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PaulS's picture

A Findus lasagne anyone?

A Findus lasagne anyone?

My article in today’s Cornish Guardian concentrates on the ‘horse meat’ food processing scandal. It is as follows:

At the beginning of last week, I was rushing between meetings and knew that I would fleetingly be at home at midday.

I stopped off to grab something for dinner and splashed out £1.29 on a “special price” Findus frozen “Beef Lasagne,” that I could quickly throw into a microwave.

I wasn’t expecting a gastronomic delight, but the packaging did state it was “made with three layers of fresh pasta, beef bolognese, bechamel sauce and cheddar.” It also claimed that “our pasta and bolognese are freshly made and quickly frozen to ensure that you get the best taste.”

Within two days, along with millions of other people, I was less-than-impressed to see the very same packaging featured on the six o’clock news, when it was discovered that certain beef lasagnes contained no beef at all but up to 100% horse meat.

It is manifestly clear that politicians have failed to reassure the general public about what has happened. Interviewed on Sky News, Government minister Owen Paterson argued that “he would be perfectly happy to eat a frozen ready-meal lasagne for his Friday night dinner” – though I doubt that many people can picture him tucking into a £1.29 lasagne after a busy week of pushing Coalition policies.

Indeed, he said that the issue was not one of “public safety” but “labelling.” Paterson told reporters that “what is absolutely totally unacceptable to us all is that there should be products marked as processed beef, which contain significant amounts of processed horse.” He later claimed that the whole debacle stemmed from either “gross incompetence” or an “international criminal conspiracy.”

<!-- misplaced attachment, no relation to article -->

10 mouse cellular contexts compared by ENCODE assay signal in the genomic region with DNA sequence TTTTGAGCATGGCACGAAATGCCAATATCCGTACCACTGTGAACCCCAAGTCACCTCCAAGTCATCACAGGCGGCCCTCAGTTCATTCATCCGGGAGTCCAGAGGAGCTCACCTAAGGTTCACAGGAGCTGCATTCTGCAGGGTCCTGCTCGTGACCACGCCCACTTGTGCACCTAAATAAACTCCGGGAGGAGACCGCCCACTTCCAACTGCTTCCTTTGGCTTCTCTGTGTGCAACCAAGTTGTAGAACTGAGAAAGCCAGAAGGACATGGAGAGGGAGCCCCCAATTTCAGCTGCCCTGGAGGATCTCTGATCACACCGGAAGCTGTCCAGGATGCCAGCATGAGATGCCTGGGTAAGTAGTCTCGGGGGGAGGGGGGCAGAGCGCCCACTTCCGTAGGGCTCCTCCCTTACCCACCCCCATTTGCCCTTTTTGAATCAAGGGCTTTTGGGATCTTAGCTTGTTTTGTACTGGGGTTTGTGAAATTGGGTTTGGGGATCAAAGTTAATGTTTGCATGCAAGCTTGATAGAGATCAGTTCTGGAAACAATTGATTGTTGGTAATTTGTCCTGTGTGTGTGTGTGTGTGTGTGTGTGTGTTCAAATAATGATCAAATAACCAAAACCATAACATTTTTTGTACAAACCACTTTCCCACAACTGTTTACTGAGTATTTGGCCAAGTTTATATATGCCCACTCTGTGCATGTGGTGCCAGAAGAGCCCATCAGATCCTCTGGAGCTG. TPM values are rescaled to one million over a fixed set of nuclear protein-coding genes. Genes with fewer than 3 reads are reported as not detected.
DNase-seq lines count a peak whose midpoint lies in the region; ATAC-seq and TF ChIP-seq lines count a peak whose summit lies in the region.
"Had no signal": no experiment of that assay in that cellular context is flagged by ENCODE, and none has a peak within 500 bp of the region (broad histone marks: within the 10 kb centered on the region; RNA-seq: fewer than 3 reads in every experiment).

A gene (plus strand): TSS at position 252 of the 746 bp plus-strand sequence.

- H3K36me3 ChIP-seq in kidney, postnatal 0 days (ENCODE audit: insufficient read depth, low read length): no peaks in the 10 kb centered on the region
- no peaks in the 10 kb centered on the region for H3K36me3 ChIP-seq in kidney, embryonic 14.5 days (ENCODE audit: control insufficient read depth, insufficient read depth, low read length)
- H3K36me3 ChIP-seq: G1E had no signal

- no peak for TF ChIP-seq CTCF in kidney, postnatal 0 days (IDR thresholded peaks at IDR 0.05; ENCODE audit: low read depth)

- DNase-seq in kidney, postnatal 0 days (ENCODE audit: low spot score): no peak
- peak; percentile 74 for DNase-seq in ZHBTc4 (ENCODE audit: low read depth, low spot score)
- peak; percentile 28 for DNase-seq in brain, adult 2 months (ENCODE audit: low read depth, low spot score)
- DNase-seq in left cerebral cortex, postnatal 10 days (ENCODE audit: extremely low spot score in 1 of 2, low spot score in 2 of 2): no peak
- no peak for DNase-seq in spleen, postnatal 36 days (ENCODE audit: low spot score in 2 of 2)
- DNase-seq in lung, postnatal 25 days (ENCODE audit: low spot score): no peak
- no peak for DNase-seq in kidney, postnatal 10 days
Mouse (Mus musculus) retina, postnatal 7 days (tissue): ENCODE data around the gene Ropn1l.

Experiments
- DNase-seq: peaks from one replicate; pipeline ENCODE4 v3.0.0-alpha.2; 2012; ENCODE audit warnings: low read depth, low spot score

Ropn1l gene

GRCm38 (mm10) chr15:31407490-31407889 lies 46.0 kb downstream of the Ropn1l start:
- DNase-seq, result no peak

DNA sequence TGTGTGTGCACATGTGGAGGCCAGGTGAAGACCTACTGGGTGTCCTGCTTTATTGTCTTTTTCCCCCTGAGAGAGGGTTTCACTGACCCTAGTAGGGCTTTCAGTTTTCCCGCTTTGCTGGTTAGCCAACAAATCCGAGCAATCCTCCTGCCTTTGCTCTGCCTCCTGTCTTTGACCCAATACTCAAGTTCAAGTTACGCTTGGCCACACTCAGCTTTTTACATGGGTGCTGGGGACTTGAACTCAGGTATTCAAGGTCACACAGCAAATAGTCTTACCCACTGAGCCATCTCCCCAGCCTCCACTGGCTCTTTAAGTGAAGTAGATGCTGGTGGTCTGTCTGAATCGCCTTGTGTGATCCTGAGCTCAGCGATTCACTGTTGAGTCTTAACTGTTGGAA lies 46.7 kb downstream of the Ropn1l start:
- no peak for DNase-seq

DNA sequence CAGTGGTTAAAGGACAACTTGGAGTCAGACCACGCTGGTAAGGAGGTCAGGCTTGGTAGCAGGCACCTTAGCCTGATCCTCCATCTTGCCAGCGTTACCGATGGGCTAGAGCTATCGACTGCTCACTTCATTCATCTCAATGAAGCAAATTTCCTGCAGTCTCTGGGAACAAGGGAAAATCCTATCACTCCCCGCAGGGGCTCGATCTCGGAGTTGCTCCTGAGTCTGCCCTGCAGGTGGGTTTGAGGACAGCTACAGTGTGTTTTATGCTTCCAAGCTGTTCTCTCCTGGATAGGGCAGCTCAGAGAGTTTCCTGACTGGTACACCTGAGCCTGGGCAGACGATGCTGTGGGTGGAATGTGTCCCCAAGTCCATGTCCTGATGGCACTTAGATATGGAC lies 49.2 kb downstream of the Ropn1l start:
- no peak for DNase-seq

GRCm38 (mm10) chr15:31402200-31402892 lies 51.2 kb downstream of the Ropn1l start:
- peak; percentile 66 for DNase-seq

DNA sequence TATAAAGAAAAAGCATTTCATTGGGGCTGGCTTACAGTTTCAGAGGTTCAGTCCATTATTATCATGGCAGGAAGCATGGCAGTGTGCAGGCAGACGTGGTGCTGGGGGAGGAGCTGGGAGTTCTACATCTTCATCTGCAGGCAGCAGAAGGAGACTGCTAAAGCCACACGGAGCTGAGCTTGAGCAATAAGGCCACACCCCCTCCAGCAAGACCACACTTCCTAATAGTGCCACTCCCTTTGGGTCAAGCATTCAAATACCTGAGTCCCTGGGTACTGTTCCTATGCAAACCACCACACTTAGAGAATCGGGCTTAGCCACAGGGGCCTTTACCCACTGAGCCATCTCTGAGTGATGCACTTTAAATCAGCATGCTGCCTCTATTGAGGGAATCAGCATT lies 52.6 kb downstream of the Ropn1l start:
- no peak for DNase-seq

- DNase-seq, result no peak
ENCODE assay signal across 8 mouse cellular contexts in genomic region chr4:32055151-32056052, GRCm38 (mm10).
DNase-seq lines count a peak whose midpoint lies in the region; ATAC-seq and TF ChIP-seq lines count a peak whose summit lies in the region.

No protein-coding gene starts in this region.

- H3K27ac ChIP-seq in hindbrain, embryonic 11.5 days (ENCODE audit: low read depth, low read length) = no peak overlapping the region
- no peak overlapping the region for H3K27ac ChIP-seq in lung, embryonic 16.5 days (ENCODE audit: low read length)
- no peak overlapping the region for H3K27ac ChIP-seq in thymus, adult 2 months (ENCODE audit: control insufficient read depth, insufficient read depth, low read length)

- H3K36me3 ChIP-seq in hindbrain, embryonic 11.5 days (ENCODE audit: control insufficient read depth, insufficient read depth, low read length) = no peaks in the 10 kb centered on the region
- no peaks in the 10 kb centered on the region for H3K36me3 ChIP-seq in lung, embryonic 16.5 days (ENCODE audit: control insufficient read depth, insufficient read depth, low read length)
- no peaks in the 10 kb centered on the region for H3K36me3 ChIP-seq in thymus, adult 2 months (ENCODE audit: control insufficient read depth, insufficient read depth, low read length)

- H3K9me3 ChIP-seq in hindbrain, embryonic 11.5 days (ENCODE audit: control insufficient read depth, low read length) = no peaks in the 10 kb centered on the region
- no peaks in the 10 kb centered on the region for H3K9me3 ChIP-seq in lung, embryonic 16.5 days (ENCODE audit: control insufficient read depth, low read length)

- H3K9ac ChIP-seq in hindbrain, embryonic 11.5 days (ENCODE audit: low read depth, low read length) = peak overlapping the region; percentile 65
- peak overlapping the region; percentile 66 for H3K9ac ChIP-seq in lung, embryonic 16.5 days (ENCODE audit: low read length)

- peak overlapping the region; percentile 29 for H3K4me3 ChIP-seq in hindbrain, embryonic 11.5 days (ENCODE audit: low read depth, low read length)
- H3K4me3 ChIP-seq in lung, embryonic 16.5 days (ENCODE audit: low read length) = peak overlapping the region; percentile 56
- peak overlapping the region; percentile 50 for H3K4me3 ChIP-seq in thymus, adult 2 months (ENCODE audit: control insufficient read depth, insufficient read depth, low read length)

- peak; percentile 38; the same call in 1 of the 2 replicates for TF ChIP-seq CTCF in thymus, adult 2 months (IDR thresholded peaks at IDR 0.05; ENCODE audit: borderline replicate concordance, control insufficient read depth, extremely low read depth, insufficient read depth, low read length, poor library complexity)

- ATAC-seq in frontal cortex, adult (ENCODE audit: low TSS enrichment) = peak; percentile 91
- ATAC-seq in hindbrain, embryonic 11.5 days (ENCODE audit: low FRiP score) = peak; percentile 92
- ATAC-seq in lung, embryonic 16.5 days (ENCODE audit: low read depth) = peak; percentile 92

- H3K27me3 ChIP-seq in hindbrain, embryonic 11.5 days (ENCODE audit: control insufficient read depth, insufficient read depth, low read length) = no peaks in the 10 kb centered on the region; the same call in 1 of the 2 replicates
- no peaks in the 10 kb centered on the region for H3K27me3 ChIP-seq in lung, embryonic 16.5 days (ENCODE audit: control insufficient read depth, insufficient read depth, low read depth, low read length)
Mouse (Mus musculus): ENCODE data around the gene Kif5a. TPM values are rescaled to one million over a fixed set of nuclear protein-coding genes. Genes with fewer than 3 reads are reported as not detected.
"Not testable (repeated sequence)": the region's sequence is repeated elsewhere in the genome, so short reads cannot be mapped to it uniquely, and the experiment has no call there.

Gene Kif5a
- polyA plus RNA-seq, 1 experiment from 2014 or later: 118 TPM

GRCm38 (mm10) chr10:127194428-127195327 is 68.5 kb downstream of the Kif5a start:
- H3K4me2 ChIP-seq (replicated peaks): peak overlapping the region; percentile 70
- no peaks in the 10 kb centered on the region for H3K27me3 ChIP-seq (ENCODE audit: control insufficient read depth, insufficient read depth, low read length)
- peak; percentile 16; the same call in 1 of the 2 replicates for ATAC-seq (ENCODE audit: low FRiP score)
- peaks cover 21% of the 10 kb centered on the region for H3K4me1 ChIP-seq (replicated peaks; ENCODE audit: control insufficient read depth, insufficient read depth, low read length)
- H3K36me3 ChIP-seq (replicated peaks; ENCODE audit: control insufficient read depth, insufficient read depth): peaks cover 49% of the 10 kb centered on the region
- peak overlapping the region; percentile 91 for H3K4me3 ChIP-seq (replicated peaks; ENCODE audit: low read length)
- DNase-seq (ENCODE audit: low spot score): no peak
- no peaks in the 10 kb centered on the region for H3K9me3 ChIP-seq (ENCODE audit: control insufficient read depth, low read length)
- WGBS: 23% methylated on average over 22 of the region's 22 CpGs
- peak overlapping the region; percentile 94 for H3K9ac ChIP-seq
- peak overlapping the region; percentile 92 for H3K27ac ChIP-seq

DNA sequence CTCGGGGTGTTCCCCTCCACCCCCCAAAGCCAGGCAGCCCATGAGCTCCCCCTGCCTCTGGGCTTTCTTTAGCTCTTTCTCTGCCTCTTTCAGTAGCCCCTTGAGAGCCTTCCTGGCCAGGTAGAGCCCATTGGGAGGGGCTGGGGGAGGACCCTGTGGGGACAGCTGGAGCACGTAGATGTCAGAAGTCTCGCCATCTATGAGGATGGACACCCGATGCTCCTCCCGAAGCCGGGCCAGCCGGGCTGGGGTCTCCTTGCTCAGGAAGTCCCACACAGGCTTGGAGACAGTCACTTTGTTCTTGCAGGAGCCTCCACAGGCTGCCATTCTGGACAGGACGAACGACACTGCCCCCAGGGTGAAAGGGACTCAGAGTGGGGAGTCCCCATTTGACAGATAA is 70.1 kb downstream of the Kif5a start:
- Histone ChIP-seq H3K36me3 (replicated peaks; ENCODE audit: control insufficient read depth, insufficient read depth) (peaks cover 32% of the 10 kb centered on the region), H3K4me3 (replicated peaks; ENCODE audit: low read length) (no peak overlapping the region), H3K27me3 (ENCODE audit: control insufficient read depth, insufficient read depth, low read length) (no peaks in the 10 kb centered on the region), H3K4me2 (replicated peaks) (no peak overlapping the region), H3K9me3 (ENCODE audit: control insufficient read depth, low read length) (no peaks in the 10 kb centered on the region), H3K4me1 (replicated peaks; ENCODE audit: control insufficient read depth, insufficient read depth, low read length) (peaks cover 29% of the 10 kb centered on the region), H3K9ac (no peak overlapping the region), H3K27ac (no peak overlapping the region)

What I think this scandal highlights most of all is the unregulated, almost shady, manner in which certain food products have been prepared for shops and supermarkets.

One newspaper columnist summed it up rather well for me. She rightly described how the scandal has “opened a window on the hidden unsavoury food world, in which live animals are transported vast distances across borders for slaughter, before being stripped down to constituent parts to be shipped back again in blocks of frozen offcuts that may be stored for months on end before being ground down to unrecognisable ingredients in our everyday meals.”

The regulation of the food processing industry in continental Europe is clearly inadequate, and the British Government needs to do more to make sure that the testing of food products on sale in the UK is greatly increased.

Last Friday, when rushing between meetings, I didn’t buy a lasagne. I chose to devour a locally-produced Cornish pasty for my dinner.

Posted by Dick Cole

What this episode demonstrates is not so much lack of regulations, of which the farming and food community have more than enough, but the immorality of globalisation, where the only thing that matters is price.

Re-localisation of farming and food production in particular, but also of manufacturing, energy production, services and other activities is where we need to go in the future.

Stripping corporations of their pseudo person identity is also an essential step towards those behind any form of business bearing personal responsibility for whatever that business does or does not do, up to and including the application of criminal law to the people hiding behind the corporate mask.